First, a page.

3) Prevent other men being disrespectful

It’s easy to be a bystander when you experience other men being disrespectful or threatening towards women. But doing nothing effectively condones that behaviour, so don’t stand for it. If you hear someone say something disrespectful to women, harass them or tell an inappropriate joke, discourage that behaviour at the time, or later, using non-violent communication. Begin to change the male perception of what is acceptable in our society, and what is certainly not.

4) Treat women as equals

Any respectful relationship is based on treating someone as an equal. And while women are achieving more than ever before – thanks in part to the #MeToo {link} movement – there is still a widespread perception (by no means unfounded) that society still favours men.3 So try to take gender out of the equation, and treat women as you yourself would want to be treated.

5) Redefine your own idea of ‘manly’

Don’t listen to those social norms about what it means to be a man, especially when they adversely affect others. Talk to other men about what they think, and whether you or they know you are acting in a way that is unacceptable, yet almost expected. Taking responsibility for your own actions as an individual is the best way to make a change.

6) Talk to a young man about masculinity

Similarly, try not to instill that toxic masculinity into the next generation. Talk to your son, nephew or another young male about what it truly means to be a man, and whether they themselves feel pressured into acting in a certain way to fit in - especially when it comes to ‘being tough’.

7) Think about what you watch

Whether we’re aware of it or not, the media we all use and watch can have a massive impact on our social attitudes, and behaviour. So try not to get sucked into a bubble of old-school masculine thinkers. Getting an all-round view including from a female perspective will help you understand and appreciate what others are feeling, even if you don’t necessarily agree with what is being said.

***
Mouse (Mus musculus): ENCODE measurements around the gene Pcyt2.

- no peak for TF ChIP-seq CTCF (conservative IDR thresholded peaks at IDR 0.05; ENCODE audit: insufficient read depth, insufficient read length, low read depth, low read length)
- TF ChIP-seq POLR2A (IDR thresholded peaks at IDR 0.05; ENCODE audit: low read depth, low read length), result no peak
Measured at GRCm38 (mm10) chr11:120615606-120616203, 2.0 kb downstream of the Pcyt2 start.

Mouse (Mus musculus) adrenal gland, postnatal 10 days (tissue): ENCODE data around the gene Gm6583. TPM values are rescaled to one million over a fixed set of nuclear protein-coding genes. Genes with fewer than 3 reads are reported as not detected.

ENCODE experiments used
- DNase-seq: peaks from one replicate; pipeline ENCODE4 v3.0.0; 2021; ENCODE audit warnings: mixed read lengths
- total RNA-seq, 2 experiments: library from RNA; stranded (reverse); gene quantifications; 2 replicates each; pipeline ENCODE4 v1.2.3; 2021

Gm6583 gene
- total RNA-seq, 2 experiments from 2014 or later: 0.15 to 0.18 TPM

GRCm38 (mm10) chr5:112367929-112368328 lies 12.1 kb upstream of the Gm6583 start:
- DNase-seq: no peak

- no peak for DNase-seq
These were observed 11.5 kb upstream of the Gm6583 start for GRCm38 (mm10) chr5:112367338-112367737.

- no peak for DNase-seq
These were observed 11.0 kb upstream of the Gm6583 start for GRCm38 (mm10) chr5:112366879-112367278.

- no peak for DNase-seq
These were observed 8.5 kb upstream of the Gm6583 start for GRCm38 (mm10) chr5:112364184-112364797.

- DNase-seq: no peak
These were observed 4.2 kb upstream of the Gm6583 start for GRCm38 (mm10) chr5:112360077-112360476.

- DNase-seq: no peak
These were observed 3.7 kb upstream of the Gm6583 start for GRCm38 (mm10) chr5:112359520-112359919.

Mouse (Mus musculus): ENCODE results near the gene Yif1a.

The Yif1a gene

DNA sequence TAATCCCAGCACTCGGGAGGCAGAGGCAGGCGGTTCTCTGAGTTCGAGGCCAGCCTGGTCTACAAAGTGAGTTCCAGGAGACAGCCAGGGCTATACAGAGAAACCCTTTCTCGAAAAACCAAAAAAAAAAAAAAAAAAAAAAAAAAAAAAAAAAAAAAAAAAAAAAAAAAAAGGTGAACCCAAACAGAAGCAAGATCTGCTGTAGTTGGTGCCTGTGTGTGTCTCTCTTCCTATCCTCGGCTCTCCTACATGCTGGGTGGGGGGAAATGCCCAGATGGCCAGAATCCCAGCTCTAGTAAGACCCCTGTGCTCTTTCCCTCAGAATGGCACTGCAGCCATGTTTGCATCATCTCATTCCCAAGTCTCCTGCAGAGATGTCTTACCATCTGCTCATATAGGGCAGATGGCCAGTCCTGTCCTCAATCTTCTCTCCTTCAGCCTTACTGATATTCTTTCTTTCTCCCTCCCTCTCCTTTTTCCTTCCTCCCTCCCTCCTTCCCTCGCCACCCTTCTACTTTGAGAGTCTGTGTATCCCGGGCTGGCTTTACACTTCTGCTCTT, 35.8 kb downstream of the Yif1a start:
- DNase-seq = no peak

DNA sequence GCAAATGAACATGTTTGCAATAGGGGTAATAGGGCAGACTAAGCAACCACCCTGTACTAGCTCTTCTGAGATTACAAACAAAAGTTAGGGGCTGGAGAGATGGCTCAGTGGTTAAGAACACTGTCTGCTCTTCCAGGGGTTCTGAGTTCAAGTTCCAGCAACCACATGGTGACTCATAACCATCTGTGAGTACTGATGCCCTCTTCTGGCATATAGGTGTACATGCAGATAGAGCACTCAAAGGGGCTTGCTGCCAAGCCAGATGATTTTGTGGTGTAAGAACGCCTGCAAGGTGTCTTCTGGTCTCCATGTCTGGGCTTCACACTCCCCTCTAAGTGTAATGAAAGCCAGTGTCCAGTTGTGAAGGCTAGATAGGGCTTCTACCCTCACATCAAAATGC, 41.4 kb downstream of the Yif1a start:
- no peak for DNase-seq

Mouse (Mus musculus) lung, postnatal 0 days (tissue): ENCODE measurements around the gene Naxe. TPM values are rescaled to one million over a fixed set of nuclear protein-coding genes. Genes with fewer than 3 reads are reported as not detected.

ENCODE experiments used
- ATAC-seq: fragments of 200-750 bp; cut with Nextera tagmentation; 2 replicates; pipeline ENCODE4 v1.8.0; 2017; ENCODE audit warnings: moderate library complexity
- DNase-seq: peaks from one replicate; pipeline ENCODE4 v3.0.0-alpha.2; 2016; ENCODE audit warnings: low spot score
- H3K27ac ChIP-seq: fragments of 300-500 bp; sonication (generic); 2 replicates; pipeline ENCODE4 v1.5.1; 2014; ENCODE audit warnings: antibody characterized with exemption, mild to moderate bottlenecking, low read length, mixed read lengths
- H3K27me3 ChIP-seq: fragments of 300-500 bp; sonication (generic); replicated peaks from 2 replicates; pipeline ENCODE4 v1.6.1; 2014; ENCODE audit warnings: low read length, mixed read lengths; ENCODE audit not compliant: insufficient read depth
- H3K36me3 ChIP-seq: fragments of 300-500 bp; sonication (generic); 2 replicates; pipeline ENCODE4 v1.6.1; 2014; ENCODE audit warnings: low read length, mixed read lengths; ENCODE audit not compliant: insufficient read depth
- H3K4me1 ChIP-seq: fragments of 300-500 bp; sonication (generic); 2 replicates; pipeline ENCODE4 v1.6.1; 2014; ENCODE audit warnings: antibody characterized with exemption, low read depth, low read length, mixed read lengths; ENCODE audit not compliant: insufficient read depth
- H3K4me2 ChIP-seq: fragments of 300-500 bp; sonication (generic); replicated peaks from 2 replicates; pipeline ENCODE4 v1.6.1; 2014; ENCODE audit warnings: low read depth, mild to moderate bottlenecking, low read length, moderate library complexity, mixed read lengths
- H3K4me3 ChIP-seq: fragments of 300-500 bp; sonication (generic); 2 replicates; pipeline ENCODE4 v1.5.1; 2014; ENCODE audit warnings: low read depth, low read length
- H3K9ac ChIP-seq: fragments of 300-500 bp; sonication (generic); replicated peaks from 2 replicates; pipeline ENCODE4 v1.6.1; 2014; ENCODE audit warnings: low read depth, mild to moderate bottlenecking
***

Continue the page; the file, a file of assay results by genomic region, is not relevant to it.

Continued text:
8) Talk to a young man about respectful relationships

Boys especially are sponges when it comes to gender stereotypes, and the first male/female relationship they usually experience is that of their mother and father. So talk about how that relationship works, and how they perceive things within the home. Consider also broaching the subject of pornography, how it disrespects women and does not necessarily reflect a healthy relationship. It may seem a difficult conversation to have, but it could prove a gateway for talking about other emotions too.

All these behaviours combined will help us to break the cycle of violence towards women, both here in New Zealand and around the world. So, please, do the truly manly thing this White Ribbon Day, and take responsibility for your own thoughts and actions, and those of your male friends and connections – especially the younger ones. Not only will you be doing what’s right, it will also help everyone lead a happier and healthier life.

To find out more about White Ribbon Day 2021 and how you can get involved, visit